Stories about LGBTQ+ from October, 2023
Public transportation become a place where transphobic stares, harassment and threats of violence are rampant.
Here is a photo-essay showcasing Taiwan's 21st Gay Pride event in Taipei, also known as Asia's largest visibility event for the LGBTQ+ community, with about 170,000 participants this year.
Non-governmental organizations and entities have been the source of data that help visualize what the population of trans people and travestis experience in Brazil, amid the absence of official surveys.
As Taiwan is holding East Asia's largest LGBTQ+ Pride event in late October, local drag shows are experiencing something of a come-back in the island's art scene.
On October 17, 2023, a five judge bench of the Supreme Court of India has ruled against legalizing same-sex marriage in a unanimous verdict. This judgment has sparked concerns among LGBTQ+ activists.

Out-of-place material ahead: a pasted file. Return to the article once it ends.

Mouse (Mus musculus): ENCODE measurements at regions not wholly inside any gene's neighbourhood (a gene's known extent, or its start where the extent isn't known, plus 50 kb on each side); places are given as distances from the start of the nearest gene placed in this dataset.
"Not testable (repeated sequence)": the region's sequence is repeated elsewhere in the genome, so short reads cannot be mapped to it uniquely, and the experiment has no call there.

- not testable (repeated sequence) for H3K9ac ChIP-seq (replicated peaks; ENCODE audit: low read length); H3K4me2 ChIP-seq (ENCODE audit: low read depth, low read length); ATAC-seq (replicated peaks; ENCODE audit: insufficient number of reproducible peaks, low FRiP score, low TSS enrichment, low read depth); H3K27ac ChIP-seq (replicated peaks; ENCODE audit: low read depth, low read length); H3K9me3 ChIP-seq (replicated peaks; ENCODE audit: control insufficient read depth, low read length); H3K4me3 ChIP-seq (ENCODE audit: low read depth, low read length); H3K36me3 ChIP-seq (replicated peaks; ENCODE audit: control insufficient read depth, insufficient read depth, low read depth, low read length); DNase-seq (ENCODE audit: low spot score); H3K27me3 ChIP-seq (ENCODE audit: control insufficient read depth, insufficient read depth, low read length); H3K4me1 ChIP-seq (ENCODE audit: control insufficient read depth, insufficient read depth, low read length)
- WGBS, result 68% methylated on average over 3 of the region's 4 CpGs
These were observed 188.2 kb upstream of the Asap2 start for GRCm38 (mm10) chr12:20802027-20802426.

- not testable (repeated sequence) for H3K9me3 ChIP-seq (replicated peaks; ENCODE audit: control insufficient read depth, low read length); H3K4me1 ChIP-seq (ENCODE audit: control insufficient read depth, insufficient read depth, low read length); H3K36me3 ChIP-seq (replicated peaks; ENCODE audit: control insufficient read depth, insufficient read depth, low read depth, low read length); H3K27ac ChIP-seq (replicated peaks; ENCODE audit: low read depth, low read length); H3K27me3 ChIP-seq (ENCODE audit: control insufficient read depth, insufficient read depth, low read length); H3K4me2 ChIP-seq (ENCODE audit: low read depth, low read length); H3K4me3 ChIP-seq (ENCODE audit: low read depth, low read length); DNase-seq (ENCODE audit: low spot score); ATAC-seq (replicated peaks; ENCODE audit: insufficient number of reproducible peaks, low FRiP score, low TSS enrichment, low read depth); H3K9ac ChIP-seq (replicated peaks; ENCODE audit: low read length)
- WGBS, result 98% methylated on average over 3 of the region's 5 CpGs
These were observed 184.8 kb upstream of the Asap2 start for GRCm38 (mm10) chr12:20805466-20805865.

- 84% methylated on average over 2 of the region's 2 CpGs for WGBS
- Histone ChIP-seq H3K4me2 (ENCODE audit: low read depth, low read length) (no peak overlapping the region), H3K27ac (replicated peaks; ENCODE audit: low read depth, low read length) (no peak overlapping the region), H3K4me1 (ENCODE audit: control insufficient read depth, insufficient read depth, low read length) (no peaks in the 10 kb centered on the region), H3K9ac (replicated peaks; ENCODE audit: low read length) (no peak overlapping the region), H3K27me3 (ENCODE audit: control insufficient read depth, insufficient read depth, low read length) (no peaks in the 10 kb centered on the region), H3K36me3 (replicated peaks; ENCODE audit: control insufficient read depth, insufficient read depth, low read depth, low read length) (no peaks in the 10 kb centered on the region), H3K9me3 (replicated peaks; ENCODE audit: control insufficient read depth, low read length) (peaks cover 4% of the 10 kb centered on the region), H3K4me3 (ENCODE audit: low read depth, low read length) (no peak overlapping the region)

While Western far-right narratives take root in Pakistan, the queer community endeavors to remind citizens that they have always been there
Brazil: Communicators and activists from marginalized communities discuss online harassment and how they protect themselves
More than half of the journalists, communicators and influencers surveyed said they had received threats or been intimidated online, while 46 percent reported that they had already suffered hacking attempts on social media profiles
For five years now, an organization serves as network and a platform for empowering women and transgender individuals who face challenges related to migration, gender, and sexuality in São Paulo, the largest city of Brazil
In May 2023, the Federal Shariat Court in Pakistan cancelled three sections of the the Transgender Persons Act, prompting the halting of gender-based registration of transgender people and limiting their voting rights.
Patthakarn Sadubtham "tries to use art as a medium to alleviate the hardships that many gay individuals, some still compelled to remain in the closet, have had to endure."
"Today, more and more trans women are finishing their studies and becoming professionals," explains activist Lorena Duarte.